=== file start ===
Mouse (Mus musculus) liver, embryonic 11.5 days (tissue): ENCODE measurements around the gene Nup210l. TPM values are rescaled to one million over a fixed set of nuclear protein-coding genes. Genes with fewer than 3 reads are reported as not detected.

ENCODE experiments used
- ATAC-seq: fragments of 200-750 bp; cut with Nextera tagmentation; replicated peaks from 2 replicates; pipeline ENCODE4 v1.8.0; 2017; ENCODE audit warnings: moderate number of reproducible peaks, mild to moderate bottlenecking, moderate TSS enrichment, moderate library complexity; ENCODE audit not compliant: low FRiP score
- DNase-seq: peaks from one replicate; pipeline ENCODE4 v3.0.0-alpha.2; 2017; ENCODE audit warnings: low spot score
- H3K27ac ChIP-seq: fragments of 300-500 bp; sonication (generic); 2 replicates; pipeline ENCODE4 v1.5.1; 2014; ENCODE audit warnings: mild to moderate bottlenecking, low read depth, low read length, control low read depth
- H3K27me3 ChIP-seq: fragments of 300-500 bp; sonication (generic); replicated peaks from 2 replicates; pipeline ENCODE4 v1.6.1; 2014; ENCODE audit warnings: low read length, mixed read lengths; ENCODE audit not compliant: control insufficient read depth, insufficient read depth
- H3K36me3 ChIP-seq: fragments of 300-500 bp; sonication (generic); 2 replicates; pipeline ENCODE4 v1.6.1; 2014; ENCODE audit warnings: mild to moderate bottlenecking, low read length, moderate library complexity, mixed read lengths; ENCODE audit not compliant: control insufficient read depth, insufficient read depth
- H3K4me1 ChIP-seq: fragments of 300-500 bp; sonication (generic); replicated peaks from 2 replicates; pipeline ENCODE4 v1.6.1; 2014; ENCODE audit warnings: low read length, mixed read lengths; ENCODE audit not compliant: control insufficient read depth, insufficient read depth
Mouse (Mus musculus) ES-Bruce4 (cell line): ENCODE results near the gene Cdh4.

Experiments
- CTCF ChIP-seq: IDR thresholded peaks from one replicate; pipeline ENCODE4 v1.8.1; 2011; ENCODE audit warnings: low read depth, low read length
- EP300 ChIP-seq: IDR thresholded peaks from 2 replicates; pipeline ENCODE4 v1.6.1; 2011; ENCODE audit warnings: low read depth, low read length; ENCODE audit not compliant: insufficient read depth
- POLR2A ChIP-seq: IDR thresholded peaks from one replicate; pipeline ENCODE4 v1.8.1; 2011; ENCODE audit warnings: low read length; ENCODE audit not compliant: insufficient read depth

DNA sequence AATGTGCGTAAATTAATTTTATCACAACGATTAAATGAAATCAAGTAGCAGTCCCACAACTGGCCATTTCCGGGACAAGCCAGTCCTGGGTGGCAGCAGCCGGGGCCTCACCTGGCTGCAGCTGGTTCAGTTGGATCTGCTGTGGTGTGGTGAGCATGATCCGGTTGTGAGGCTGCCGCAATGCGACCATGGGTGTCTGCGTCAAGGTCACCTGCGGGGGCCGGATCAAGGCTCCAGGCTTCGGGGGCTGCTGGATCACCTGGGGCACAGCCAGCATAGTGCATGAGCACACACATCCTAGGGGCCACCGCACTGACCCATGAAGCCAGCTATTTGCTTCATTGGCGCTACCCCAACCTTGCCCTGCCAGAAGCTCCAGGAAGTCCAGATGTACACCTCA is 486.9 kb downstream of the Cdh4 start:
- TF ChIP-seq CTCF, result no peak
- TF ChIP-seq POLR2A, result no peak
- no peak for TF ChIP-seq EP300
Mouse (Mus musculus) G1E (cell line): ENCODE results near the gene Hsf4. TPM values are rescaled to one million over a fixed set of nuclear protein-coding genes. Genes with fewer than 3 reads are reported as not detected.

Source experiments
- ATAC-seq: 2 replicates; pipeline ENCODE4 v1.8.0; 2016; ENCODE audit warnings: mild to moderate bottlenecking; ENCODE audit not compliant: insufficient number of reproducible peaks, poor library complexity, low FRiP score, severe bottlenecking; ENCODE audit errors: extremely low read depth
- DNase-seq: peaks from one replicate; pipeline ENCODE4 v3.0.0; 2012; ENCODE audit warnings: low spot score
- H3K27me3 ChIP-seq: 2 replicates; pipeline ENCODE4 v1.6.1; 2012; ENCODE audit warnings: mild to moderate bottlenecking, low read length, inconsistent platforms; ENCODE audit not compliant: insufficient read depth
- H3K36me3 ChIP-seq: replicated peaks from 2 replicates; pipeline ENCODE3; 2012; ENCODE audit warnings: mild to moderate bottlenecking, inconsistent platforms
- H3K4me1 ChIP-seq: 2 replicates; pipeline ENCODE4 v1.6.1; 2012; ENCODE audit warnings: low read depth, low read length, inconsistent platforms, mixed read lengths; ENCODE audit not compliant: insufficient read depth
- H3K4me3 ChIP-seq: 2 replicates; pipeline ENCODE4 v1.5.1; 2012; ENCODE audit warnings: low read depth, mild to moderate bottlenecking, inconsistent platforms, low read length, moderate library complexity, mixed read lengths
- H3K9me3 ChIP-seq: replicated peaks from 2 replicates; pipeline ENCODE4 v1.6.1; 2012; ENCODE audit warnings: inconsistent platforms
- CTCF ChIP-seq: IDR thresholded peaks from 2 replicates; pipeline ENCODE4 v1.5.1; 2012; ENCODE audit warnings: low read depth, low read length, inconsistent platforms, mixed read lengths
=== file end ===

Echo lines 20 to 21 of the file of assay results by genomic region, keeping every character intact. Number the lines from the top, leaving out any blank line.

- ATAC-seq: 2 replicates; pipeline ENCODE4 v1.8.0; 2016; ENCODE audit warnings: mild to moderate bottlenecking; ENCODE audit not compliant: insufficient number of reproducible peaks, poor library complexity, low FRiP score, severe bottlenecking; ENCODE audit errors: extremely low read depth
- DNase-seq: peaks from one replicate; pipeline ENCODE4 v3.0.0; 2012; ENCODE audit warnings: low spot score